DNSSEC Resource Record Should Include AAAA
draft-byrne-v6ops-dnssecaaaa-00

Document Type Active Internet-Draft (individual)
Last updated 2018-07-01
Replaces draft-v6ops-byrne-dnssecaaaa
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INTERNET-DRAFT                                                  C. Byrne
Intended Status: Informational                              T-Mobile USA
Expires: January 2, 2019                                    July 1, 2018

              DNSSEC Resource Record Should Include AAAA 
                    draft-byrne-v6ops-dnssecaaaa-00

Abstract

   DNS64 is a widely deployed technology allowing hundreds of millions
   of IPv6-only hosts to reach IPv4-only resources.  DNSSEC is a
   technology used to validate the authenticity of information in the
   DNS. Currently, there are scenarios where DNS64 and DNSSEC do not
   work well together. This document states that any DNSSEC signed
   resources record should include a native IPv6 resource record as the
   most complete and expedient path to solve any deployment conflict
   with DNS64 and DNSSEC. 

Status of this Memo

   This Internet-Draft is submitted to IETF in full conformance with the
   provisions of BCP 78 and BCP 79.

   Internet-Drafts are working documents of the Internet Engineering
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Copyright and License Notice

   Copyright (c) 2018 IETF Trust and the persons identified as the
   document authors. All rights reserved.

 

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   This document is subject to BCP 78 and the IETF Trust's Legal
   Provisions Relating to IETF Documents
   (http://trustee.ietf.org/license-info) in effect on the date of
   publication of this document. Please review these documents
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   described in the Simplified BSD License.

Table of Contents

   1  Introduction  . . . . . . . . . . . . . . . . . . . . . . . . .  3
   2. The Conflict Between DNS64 and DNSSEC . . . . . . . . . . . . .  3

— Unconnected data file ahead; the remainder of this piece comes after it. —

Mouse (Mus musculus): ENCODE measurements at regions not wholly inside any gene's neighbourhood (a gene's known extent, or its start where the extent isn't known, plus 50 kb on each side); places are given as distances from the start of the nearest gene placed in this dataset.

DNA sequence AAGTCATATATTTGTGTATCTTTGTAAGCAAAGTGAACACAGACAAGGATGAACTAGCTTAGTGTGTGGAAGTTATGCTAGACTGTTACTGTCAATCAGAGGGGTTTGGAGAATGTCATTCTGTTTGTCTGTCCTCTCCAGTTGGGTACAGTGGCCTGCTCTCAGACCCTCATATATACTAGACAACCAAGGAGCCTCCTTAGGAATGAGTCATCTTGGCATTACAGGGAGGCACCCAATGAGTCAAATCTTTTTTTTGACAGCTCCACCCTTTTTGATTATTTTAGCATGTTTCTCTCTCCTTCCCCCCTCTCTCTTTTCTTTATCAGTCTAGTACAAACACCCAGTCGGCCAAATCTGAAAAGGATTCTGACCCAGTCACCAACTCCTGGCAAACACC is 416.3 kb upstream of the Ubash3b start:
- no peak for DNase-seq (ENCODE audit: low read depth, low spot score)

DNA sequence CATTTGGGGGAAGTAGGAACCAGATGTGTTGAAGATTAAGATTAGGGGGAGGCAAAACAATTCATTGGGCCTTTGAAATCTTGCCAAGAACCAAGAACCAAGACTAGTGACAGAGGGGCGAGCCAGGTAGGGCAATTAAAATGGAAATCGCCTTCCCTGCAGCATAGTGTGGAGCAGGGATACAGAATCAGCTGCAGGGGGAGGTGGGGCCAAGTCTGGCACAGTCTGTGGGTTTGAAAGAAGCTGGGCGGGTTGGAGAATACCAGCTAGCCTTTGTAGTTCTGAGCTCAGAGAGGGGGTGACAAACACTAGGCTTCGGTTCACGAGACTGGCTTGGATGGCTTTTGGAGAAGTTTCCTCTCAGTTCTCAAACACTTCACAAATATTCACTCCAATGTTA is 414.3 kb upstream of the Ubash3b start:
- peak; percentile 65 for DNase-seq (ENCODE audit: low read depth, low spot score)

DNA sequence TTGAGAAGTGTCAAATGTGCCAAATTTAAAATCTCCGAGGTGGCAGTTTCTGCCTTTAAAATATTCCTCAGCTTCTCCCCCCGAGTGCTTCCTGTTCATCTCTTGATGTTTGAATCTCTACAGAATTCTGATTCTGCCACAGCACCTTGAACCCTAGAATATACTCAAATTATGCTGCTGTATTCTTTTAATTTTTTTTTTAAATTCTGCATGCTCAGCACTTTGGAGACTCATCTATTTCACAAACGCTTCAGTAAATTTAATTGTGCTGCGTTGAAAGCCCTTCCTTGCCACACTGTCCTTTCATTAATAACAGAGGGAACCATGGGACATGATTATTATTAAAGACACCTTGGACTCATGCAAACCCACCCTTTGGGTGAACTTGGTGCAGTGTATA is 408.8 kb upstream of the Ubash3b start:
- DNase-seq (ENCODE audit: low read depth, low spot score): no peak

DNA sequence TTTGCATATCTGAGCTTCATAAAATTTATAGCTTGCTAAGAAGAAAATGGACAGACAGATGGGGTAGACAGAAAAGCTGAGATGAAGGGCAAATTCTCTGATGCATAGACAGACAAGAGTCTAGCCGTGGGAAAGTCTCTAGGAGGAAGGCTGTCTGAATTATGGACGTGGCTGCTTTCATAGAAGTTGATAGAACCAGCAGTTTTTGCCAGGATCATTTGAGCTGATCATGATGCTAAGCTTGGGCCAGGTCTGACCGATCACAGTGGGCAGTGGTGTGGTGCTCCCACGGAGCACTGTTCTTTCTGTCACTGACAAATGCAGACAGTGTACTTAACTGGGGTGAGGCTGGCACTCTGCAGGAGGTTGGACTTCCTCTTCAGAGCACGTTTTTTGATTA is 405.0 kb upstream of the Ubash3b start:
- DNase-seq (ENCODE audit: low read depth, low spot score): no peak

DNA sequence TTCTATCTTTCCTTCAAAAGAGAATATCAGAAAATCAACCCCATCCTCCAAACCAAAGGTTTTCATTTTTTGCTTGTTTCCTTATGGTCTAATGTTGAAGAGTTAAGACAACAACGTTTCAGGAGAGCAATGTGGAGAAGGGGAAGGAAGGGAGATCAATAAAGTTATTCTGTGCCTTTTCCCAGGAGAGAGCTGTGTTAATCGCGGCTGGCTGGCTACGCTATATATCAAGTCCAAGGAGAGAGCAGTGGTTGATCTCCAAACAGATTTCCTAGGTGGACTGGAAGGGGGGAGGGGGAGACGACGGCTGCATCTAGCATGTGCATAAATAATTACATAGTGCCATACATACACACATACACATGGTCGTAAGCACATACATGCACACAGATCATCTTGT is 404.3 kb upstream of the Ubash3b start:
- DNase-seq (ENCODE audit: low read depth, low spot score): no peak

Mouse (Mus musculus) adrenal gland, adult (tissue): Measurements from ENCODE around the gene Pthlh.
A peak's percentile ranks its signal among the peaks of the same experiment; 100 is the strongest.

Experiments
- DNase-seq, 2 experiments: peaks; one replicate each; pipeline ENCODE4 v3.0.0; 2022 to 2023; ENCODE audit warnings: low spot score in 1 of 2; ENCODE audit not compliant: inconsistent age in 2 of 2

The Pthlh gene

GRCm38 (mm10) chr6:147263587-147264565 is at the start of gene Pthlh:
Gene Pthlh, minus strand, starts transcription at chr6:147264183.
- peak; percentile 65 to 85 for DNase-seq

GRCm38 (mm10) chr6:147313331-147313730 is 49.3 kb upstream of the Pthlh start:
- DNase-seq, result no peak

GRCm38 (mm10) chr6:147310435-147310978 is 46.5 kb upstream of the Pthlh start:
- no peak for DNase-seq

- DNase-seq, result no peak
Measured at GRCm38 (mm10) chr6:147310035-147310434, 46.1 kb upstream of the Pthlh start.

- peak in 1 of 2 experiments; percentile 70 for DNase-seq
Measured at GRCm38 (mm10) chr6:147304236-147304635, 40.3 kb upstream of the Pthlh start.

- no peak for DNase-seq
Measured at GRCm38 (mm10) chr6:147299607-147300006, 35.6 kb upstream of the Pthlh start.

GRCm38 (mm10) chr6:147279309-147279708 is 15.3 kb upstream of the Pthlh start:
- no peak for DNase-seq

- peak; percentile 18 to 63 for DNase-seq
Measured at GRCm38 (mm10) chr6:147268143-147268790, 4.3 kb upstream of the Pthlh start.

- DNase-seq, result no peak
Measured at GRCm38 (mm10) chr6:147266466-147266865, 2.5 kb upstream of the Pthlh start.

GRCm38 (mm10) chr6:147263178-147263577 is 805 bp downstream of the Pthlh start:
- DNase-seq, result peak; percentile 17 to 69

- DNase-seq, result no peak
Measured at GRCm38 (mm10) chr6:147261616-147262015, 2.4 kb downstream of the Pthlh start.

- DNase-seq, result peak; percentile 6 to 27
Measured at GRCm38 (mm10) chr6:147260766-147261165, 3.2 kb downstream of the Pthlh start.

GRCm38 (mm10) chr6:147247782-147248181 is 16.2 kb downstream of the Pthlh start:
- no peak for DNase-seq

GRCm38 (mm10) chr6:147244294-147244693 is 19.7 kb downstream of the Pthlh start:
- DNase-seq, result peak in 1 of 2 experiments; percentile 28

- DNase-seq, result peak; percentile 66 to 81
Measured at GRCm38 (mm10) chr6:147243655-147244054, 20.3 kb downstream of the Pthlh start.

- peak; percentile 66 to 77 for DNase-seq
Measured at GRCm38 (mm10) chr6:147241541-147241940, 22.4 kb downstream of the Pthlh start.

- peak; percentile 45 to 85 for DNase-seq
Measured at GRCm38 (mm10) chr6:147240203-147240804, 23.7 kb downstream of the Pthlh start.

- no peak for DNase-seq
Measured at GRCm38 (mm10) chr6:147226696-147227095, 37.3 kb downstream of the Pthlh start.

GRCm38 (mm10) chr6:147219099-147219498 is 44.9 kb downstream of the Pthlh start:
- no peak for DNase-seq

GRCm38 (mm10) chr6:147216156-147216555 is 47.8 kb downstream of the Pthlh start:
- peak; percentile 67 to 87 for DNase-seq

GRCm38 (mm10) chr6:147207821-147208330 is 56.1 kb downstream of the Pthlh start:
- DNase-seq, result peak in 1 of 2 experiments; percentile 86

3. Resolving the DNS64 and DNSSEC Conflict by Requiring AAAA . . .  3
   3  Security Considerations . . . . . . . . . . . . . . . . . . . .  4
   4  IANA Considerations . . . . . . . . . . . . . . . . . . . . . .  4
   5  Informative References  . . . . . . . . . . . . . . . . . . . .  4
   Authors Address  . . . . . . . . . . . . . . . . . . . . . . . . .  4

 

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1  Introduction

   DNS64 [RFC6147] has documented scenarios where DNS64 may negatively
   interact with DNSSEC [RFC4033].  This document simply states the most
   complete and expedient path to avoid any negative interactions is for
   the DNSSEC signed resources to always include IPv6 AAAA resources
   records. As stated in [RFC6540], IPv6 [RFC8200] is not optional and
   failing to support IPv6 may result in failure to communicate on the
   internet, especially when DNSSEC signed IPv4-only resources are
   present.  

2. The Conflict Between DNS64 and DNSSEC

   DNS64 is a key part of widely deployed IPv6-only transition mechanism
   such as 464XLAT [RFC6877] and Happy Eyeballs Version 2 [RFC8305]. 
   Currently, hundreds of millions of host rely on DNS64 for access to
   the internet.  A core function of DNS64 is generating an inauthentic
   AAAA DNS record when an authentic AAAA DNS record for a host is not
   available from the authoritative namesever.  DNSSEC's fundamental
   feature is detecting and denying inauthentic DNS resource records. 
   While [RFC6147] outlines how DNS64 and DNSSEC may work in harmony,
   the preconditions may not always exist for harmony to be achieved  

3. Resolving the DNS64 and DNSSEC Conflict by Requiring AAAA

   DNS64 and DNSSEC are both important components of the current and
   future internet.  The limitation for how these protocols interact is
   unlikely to changes.  Deploying DNSSEC and IPv6 are both commonly
   achievable for a typical internet system operator using their own
   systems or using a third party service.  The resolution to the DNS64
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